Natural Ways to Treat Anxiety in Older Dogs
This is a guest post on the Grey Matters Blog and not written by anyone affiliated with Grey Muzzle. We allow guest contributors from time to time in order to provide our supporters with a wide range of topics pertaining to senior dogs.
Just like people, many dogs live with feelings of anxiety. Some dogs have anxiety due to past experiences, and others may have anxiety related to their breed. Some animals may have been anxiety-free their whole life and then develop anxious tendencies in their old age. Whether your dog has always been anxious or is just now developing symptoms, there may be some natural ways to treat it.
Understanding the signs of anxiety can help you determine if your pet is struggling with its symptoms. After speaking to your vet, you can try some calming supplements to ease their nerves. Keeping dogs busy and exercised may help distract them from their anxious feelings. Finally, many dogs find the most comfort in companionship.
Signs of Anxiety
Anxiety can be caused by many things: fear, separation, pain, confusion, or illness, for example. Some dogs experience anxiety in specific situations, like during a thunderstorm or when unfamiliar people are around. In order to help your dog, it’s important to understand the symptoms of anxiety so that you can discuss these symptoms and possible treatment options with your vet. Some common signs of anxiety include:
- Trembling or tucking the tail
- Hiding or trying to escape
- Obsessive behavior, such as licking or chewing
- Loss of appetite
- Pacing or wandering
- Barking or whining
Older dogs may develop anxiety as a result of being in pain. They may also develop anxiety as they begin to experience dementia and become disoriented. If your dog was already anxious to begin with, their age may exacerbate it. It’s important to speak to your vet immediately when you spot any symptoms before trying to treat your pet yourself.
There are many natural options that have been used to treat anxiety in humans as well as dogs. These options can provide a calming reaction that can ease your dog’s anxiety and won’t have any harmful side effects. Though these are natural supplements, it’s still important to speak to your vet before giving any supplements to your aging pup. Some common oils, herbs, and supplements that can help include:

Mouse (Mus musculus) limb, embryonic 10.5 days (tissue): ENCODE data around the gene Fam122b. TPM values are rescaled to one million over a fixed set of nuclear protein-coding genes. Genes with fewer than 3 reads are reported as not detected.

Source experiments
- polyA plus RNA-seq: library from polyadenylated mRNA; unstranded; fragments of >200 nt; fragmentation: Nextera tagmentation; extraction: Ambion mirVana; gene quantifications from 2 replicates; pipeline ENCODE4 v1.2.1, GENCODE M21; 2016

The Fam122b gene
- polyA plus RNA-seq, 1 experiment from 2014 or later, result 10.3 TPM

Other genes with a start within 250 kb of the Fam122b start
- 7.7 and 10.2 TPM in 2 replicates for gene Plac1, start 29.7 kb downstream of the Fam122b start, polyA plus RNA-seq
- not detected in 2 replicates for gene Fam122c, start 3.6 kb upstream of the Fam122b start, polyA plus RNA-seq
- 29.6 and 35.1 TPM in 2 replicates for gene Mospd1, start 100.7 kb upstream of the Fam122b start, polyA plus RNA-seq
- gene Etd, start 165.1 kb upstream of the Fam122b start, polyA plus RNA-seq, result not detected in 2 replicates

- CBD oil: Cannabidiol (CBD) oil is derived from cannabis and is often used to relieve anxiety in dogs. Because it does not have the THC compound that causes the “high” that marijuana is typically known for, it is safe for use. It’s commonly used for older dogs due to its calming and anti-inflammatory properties.
- Melatonin is a hormone that animals naturally create when they sleep, so many pet owners use melatonin supplements to help their dog stay calm in periods of anxiety or stress. This is also used for insomnia, which is another issue that many senior dogs may experience.
- There are plenty of products you can purchase that use calming pheromones similar to the pheromones a mother would produce to calm their puppies.
- Valerian is an herbal sedative that is gentle and promotes relaxation in pets while calming nerves. Just be sure to check with your vet before giving your dog valerian supplements as they can cause issues when combined with other medications.
- People use lavender to help them sleep, feel calm, and alleviate pain, and it can do the same for your pup.
Keeping Them Busy
Whether your dog has periods of anxiety or situational anxiety, a distraction can help them manage their symptoms or expend some of that anxious energy. Keep your senior dog busy by providing them with chew toys or activities that provide mental stimulation, such as puzzle toys, some one-on-one time with you to learn a new trick, or some time being brushed. This mental stimulation and busy work can also be beneficial for your older dog’s mind as they age.
Another way to keep your dog busy while treating their anxiety naturally is to provide them with plenty of exercise. In the same way that exercise boosts a person’s mental health and happiness, it can provide the same perks for your dog.
Dogs live to exercise, and they can find so much stimulation in new smells, experiences, and friends. Even just a short walk or game of fetch can help alleviate their feelings of anxiety. It also helps to wear them out so that their anxiety doesn't creep up. If your senior dog has issues with their joints or muscles, you can try low-impact exercises like swimming, which can help with their pain as well.
Sometimes your dog may feel the most at ease when they are with their person. If your older dog is experiencing anxiety, you might try to offer some companionship. You can try cuddling on the couch together or even giving them a massage to aid in anxiety relief. Giving them a little 15-minute massage on their feet, ears, or head can help alleviate stress. Even sleeping with your dog, though it has its positives and negatives, can help with their nighttime anxiety or pacing.
Anxiety can be a difficult feeling for many senior pets who may be experiencing pain, confusion, or fear. Thankfully, there are some natural ways to help dogs who are living with symptoms of anxiety. Natural supplements, staying busy, getting exercise, and receiving love and attention can be the perfect natural treatment options. Just remember to speak to your vet if your dog is exhibiting any of the common symptoms of anxiety to discuss these options. Soon, your senior pup can begin to feel calm and happy in their old age.